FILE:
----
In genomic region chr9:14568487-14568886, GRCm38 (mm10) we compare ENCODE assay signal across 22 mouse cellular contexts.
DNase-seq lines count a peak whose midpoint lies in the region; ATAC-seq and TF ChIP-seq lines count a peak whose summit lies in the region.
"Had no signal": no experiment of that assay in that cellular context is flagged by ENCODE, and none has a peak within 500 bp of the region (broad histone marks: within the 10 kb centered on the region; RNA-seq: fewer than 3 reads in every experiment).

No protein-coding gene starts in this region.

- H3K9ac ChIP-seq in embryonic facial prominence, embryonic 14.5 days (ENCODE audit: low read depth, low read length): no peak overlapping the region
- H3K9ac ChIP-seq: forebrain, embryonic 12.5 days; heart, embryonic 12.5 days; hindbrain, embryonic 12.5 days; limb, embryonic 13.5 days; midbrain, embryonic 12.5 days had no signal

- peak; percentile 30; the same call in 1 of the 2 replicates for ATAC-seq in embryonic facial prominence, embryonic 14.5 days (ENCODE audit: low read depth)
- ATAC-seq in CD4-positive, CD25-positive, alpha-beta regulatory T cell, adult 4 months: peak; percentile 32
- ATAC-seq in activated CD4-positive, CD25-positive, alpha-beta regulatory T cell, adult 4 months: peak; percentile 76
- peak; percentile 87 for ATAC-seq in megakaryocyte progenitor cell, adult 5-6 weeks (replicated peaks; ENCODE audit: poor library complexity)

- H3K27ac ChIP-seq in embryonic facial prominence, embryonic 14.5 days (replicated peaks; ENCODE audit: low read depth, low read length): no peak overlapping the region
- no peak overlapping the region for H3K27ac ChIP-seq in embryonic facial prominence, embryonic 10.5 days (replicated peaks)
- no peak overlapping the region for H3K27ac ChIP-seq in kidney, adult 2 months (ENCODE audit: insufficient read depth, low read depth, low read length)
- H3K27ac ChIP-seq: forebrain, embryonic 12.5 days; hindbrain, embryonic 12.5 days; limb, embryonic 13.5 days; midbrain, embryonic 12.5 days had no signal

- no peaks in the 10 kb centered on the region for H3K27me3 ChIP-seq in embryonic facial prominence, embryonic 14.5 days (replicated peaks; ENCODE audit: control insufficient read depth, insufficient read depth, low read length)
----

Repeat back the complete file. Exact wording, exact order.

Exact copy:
In genomic region chr9:14568487-14568886, GRCm38 (mm10) we compare ENCODE assay signal across 22 mouse cellular contexts.
DNase-seq lines count a peak whose midpoint lies in the region; ATAC-seq and TF ChIP-seq lines count a peak whose summit lies in the region.
"Had no signal": no experiment of that assay in that cellular context is flagged by ENCODE, and none has a peak within 500 bp of the region (broad histone marks: within the 10 kb centered on the region; RNA-seq: fewer than 3 reads in every experiment).

No protein-coding gene starts in this region.

- H3K9ac ChIP-seq in embryonic facial prominence, embryonic 14.5 days (ENCODE audit: low read depth, low read length): no peak overlapping the region
- H3K9ac ChIP-seq: forebrain, embryonic 12.5 days; heart, embryonic 12.5 days; hindbrain, embryonic 12.5 days; limb, embryonic 13.5 days; midbrain, embryonic 12.5 days had no signal

- peak; percentile 30; the same call in 1 of the 2 replicates for ATAC-seq in embryonic facial prominence, embryonic 14.5 days (ENCODE audit: low read depth)
- ATAC-seq in CD4-positive, CD25-positive, alpha-beta regulatory T cell, adult 4 months: peak; percentile 32
- ATAC-seq in activated CD4-positive, CD25-positive, alpha-beta regulatory T cell, adult 4 months: peak; percentile 76
- peak; percentile 87 for ATAC-seq in megakaryocyte progenitor cell, adult 5-6 weeks (replicated peaks; ENCODE audit: poor library complexity)

- H3K27ac ChIP-seq in embryonic facial prominence, embryonic 14.5 days (replicated peaks; ENCODE audit: low read depth, low read length): no peak overlapping the region
- no peak overlapping the region for H3K27ac ChIP-seq in embryonic facial prominence, embryonic 10.5 days (replicated peaks)
- no peak overlapping the region for H3K27ac ChIP-seq in kidney, adult 2 months (ENCODE audit: insufficient read depth, low read depth, low read length)
- H3K27ac ChIP-seq: forebrain, embryonic 12.5 days; hindbrain, embryonic 12.5 days; limb, embryonic 13.5 days; midbrain, embryonic 12.5 days had no signal

- no peaks in the 10 kb centered on the region for H3K27me3 ChIP-seq in embryonic facial prominence, embryonic 14.5 days (replicated peaks; ENCODE audit: control insufficient read depth, insufficient read depth, low read length)